The letters were delivered and we had permission to do a fundraiser.  Our neighborhood holds a farmers market in the Spring and luckily they were happy to host our 1st graders who signed up for shifts after school and into the night.

 

In the end these children raised  575 dollars and 25 cents, money that will be used to help protect bird habitat in our city. But more than that they demonstrated that their voices mattered and  together they could make an impact on our world.  This urgency and sense of purpose made a difference in their lives.  And mine.  And as I reflect back it’s what should drive all of our teaching.  We must lift expectations and let students lead the learning in real and authentic ways.

~Molly

 

Digital Schools or Digital Learning?

I sat down at my computer today to write a blog post about the impact project based learning has had on my students.   I had just gone through my camera roll and tagged the pictures and videos that showed my 1st graders researching, collaborating, struggling, using feedback to try again and I was so proud to share their success as self directed learners.  1st graders who use technology and are empowered to share their thinking and learning with the world.  But writers block set in so I decided on this gloomy June day in Seattle that I could do a technology training that’s been on my to do list since September.  ( my district will pay me 8 hours of pay to get it done) or I could check my twitter feed.  Perfect.  That’s when I saw that George Couros had retweeted Mike Crowley’s blog post:

Google, ISTE, and the Death of EdTech

I read the post then retweeted the post and then decided to get a cup of coffee and maybe go for a walk.  But Crowley’s post stayed with me. Mainly because Alicia and I had the opportunity to pilot the  first 1 to 1 iPad program in an elementary school in our district.  We also  started this blog because we watched how these devices transformed teaching and learning in our classrooms.  Now, 6 years later, even though there is lots of technology in our public schools, the inclination is still to control and even to block students from using these devices.  And professional development?  Teaching teachers how to use technology in meaningful ways that impact students?  It’s happening but it’s teacher driven.   Which brings me back to the technology training that is still on my to do list.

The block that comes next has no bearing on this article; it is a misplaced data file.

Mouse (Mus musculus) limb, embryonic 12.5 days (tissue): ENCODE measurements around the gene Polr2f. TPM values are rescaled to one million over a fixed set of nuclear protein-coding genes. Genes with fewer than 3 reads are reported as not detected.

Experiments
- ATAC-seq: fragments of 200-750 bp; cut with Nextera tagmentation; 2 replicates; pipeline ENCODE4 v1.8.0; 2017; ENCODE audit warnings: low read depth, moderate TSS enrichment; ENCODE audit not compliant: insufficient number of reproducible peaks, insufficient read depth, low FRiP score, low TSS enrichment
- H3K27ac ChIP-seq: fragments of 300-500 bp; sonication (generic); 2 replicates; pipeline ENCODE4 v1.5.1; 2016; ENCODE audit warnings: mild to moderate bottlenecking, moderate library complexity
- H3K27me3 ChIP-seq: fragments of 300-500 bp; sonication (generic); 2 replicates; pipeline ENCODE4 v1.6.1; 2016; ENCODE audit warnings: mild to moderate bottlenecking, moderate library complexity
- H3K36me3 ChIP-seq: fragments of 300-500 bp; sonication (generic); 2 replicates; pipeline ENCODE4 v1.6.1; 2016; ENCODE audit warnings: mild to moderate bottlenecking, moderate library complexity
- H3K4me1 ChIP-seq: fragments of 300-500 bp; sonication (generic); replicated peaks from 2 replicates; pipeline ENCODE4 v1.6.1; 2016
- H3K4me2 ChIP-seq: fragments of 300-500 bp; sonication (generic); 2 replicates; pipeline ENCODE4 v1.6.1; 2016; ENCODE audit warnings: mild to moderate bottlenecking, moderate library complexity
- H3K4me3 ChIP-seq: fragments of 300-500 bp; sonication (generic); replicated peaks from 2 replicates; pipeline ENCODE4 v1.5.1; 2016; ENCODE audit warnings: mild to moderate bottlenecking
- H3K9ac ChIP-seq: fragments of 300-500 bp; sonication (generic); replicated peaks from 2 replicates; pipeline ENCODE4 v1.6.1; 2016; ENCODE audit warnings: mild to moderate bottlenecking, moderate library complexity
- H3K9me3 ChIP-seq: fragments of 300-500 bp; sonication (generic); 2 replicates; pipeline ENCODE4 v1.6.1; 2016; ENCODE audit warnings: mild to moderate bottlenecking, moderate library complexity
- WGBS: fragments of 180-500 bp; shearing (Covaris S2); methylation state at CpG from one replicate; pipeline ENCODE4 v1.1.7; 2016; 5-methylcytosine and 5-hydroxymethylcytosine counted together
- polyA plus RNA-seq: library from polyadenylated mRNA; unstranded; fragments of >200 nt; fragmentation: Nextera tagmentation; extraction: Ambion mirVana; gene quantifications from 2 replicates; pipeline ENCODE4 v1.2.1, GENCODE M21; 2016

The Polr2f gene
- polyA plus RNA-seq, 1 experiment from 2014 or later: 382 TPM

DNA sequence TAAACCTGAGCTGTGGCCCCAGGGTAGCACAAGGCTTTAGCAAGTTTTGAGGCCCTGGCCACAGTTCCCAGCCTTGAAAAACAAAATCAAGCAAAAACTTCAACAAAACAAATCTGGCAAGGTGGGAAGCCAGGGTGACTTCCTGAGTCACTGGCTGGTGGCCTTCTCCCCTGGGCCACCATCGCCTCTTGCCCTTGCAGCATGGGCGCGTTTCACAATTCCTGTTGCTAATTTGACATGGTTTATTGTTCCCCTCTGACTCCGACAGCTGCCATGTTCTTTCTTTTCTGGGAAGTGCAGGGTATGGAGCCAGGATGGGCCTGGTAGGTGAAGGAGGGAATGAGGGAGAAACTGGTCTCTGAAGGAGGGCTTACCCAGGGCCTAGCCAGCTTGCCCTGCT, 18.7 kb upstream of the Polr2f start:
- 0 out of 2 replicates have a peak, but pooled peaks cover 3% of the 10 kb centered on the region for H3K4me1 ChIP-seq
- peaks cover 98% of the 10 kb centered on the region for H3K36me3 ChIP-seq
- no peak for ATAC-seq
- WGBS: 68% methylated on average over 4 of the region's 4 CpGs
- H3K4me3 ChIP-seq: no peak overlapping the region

As you can see the PD that I can get paid to do is several modules that will help me learn how to use our district’s evaluation system, how to use office 365, how to use power teacher and homeroom which are systems that allow me to take attendance and look up data for my students.  It also includes schoology which is how I am able to access this training. (Schoology is also used by students in our middle and high schools I could get an hours pay to learn how to use gradebook but that doesn’t apply to me either.  The digital classroom and the personalized learning path gave me hope but again there is nothing here that will impact my teaching and/or my students.

 

So that’s how I ended up on twitter this morning.  A place where I am able to connect with educators like Mike Crowley and George Couros  who are transforming education.   Of course teachers need digital tools in the classroom and I will get better at using Onedrive and Power Teacher and Homeroom-programs that are used by our district.  But in the classroom the focus needs to be on our students. And if we are going to give our kids technology we need to support teachers in their professional development. We need to show them what’s possible and support them as they integrate technology in authentic ways. This will lead to powerful learning in all of our classrooms.   Quoting Mike Crowley, “Let’s imagine what learning can be.”